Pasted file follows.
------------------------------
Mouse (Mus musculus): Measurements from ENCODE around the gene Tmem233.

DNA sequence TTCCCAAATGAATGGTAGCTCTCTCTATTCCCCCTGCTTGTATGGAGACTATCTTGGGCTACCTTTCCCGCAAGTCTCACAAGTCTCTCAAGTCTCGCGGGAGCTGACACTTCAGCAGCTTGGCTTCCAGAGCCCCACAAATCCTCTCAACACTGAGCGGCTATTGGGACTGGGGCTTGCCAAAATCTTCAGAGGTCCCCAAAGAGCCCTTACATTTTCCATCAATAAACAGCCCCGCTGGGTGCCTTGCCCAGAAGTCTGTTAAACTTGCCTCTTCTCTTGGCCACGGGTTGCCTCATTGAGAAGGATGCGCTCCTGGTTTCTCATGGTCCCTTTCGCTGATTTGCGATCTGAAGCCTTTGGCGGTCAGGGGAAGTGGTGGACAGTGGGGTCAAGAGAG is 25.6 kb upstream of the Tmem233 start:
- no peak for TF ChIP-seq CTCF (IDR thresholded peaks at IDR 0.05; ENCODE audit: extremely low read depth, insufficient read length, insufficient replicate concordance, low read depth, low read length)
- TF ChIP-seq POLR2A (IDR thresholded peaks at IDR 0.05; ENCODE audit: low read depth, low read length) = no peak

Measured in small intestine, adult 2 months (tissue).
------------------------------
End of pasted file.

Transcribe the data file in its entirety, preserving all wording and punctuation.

Mouse (Mus musculus): Measurements from ENCODE around the gene Tmem233.

DNA sequence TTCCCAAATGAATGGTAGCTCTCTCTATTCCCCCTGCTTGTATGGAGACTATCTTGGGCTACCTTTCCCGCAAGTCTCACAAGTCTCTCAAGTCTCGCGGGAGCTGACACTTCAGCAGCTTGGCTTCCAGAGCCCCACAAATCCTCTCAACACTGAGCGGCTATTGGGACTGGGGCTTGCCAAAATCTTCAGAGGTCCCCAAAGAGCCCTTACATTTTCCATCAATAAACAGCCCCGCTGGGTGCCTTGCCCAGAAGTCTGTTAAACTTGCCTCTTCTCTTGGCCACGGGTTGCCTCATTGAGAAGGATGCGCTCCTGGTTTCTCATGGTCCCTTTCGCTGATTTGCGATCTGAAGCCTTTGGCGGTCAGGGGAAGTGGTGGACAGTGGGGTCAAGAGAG is 25.6 kb upstream of the Tmem233 start:
- no peak for TF ChIP-seq CTCF (IDR thresholded peaks at IDR 0.05; ENCODE audit: extremely low read depth, insufficient read length, insufficient replicate concordance, low read depth, low read length)
- TF ChIP-seq POLR2A (IDR thresholded peaks at IDR 0.05; ENCODE audit: low read depth, low read length) = no peak

Measured in small intestine, adult 2 months (tissue).